Appointive government officials who file their Certificates of Candidacy are considered as deemed resigned while incumbent elective officials may run for an elective position without forfeiting their seats.
Election season is upon us and many political hopefuls hail from the government. What would happen to them if they file Certificates of Candidacy for the coming election, whether in the local or national level?
This issue has been originally answered in the case of Fariñas vs. Executive Secretary [ G.R. No. 147387, 10 December 2003] where the Supreme Court ruled that appointive officials are deemed resigned while elective officials can continue with their functions upon the filing of the Certificate of Candidacy. It held that substantial distinctions exist between the two types of officials to warrant a separate treatment. It must be remembered that Art. IX-B, Section 2 (4) of the 1987 Constitution prohibits civil service employees from engaging in any electioneering or partisan political campaign. On the other hand, elective officials, by the nature of their office, engage in partisan political activities. The Supreme Court added that “elective officials occupy their office by virtue of the mandate of the electorate. They are elected to an office for a definite term and may be removed therefrom only upon stringent conditions. On the other hand, appointive officials hold their office by virtue of their designation thereto by an appointing authority. Some appointive officials hold their office in a permanent capacity and are entitled to security of tenure while others serve at the pleasure of the appointing authority.”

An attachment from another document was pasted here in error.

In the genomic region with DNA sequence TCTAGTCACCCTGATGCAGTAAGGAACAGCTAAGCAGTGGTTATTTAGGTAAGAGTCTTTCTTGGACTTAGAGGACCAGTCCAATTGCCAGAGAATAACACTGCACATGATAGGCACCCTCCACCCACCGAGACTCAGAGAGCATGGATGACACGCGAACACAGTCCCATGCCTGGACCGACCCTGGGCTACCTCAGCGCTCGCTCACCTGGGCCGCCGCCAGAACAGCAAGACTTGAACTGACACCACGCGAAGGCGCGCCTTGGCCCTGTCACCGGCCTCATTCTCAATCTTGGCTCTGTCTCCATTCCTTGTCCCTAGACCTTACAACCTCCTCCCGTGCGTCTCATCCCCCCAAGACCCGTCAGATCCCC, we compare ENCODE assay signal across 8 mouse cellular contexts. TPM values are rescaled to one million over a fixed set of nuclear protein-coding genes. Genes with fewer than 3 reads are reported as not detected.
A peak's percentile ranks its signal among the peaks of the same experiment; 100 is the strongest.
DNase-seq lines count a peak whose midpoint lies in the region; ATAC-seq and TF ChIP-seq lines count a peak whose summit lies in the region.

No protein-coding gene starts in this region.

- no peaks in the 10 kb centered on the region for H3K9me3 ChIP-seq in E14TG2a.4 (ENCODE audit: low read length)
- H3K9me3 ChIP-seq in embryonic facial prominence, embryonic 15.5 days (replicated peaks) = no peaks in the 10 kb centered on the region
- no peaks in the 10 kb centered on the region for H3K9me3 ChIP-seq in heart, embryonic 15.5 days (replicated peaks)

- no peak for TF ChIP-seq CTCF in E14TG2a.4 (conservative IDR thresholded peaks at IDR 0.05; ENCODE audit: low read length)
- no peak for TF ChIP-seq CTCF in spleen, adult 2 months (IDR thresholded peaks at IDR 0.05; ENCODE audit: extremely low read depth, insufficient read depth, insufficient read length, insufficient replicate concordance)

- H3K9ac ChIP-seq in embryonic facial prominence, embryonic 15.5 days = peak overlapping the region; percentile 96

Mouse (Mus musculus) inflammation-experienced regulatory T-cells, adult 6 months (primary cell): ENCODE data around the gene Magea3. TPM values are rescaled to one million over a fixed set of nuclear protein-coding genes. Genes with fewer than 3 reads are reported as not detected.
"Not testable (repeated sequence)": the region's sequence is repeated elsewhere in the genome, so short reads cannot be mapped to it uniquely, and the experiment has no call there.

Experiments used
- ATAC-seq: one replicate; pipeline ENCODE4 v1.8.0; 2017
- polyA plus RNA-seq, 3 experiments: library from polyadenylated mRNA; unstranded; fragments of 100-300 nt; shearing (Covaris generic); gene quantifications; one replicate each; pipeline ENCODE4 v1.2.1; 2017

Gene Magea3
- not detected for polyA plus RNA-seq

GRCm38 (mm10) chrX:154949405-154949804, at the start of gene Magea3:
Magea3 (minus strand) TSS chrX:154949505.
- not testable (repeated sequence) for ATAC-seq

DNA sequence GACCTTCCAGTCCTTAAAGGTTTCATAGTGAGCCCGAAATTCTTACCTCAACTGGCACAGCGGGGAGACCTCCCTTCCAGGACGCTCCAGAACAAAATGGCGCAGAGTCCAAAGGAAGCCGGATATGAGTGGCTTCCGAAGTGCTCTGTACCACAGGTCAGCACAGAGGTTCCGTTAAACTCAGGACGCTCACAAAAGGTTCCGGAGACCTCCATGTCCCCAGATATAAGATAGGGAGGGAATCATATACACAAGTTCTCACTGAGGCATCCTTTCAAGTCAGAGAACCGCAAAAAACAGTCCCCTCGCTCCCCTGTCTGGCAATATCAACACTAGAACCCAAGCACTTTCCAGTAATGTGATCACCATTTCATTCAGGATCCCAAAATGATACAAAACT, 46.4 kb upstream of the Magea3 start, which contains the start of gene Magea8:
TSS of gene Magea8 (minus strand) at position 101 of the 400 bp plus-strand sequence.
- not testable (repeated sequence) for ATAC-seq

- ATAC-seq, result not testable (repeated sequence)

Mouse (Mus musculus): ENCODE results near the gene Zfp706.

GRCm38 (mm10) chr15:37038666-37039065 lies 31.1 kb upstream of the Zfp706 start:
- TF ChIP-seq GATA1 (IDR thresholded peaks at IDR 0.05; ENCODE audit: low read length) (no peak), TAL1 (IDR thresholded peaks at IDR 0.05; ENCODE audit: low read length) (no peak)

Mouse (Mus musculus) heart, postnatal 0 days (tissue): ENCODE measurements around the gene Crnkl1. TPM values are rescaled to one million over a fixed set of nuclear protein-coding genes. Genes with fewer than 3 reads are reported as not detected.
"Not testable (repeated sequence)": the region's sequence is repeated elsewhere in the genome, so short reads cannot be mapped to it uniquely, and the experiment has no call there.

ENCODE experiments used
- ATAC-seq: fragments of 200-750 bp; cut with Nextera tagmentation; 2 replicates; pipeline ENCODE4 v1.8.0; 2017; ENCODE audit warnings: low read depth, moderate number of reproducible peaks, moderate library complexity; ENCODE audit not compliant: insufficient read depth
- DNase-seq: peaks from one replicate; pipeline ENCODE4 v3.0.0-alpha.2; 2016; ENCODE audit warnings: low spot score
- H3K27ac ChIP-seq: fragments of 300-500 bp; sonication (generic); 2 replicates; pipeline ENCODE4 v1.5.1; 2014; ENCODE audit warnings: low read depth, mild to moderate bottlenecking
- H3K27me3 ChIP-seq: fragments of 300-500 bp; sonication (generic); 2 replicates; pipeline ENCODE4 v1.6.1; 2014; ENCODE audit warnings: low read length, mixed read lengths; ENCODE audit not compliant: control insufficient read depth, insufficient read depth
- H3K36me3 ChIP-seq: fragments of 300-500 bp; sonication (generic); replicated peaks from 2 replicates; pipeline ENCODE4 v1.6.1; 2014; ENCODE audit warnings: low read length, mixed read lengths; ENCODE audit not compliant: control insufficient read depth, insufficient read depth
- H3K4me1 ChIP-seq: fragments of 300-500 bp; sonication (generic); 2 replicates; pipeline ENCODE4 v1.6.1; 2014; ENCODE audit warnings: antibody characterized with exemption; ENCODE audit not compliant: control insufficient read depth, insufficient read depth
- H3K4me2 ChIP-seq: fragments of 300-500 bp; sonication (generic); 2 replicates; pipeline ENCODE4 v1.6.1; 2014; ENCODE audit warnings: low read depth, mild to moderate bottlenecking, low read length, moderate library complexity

This doctrine was disturbed in the 2009 decision of the Supreme Court in Quinto vs. Comelec [G.R. No. 189698, 01 December 2009], where it overturned the doctrine in the Fariñas Case and held that in considering persons holding appointive positions as ipso facto resigned from their posts upon the filing of their Certificates of Candidacy, but not considering as resigned all other civil servants, specifically the elective ones, the law unduly discriminates against the first class. Thus, appointive officials were placed in the same level as elective officials such that they may continue to hold on to their government posts despite the filing of their Certificates of Candidacy.
However, in a rare moment, the Supreme Court overturned itself, when a Motion for Reconsideration was filed by the Commission on Elections. Thus, in its Resolution dated 22 February 2010 covering the same case, the Supreme Court reverted to the Fariñas doctrine. It held that there are substantial distinctions between appointive and elective officials to warrant a different treatment.
Consequently, as it stands (for now), it is the prevailing rule that appointive government officials who file their Certificates of Candidacy are considered as deemed resigned while incumbent elective officials may run for an elective position without forfeiting their seats.
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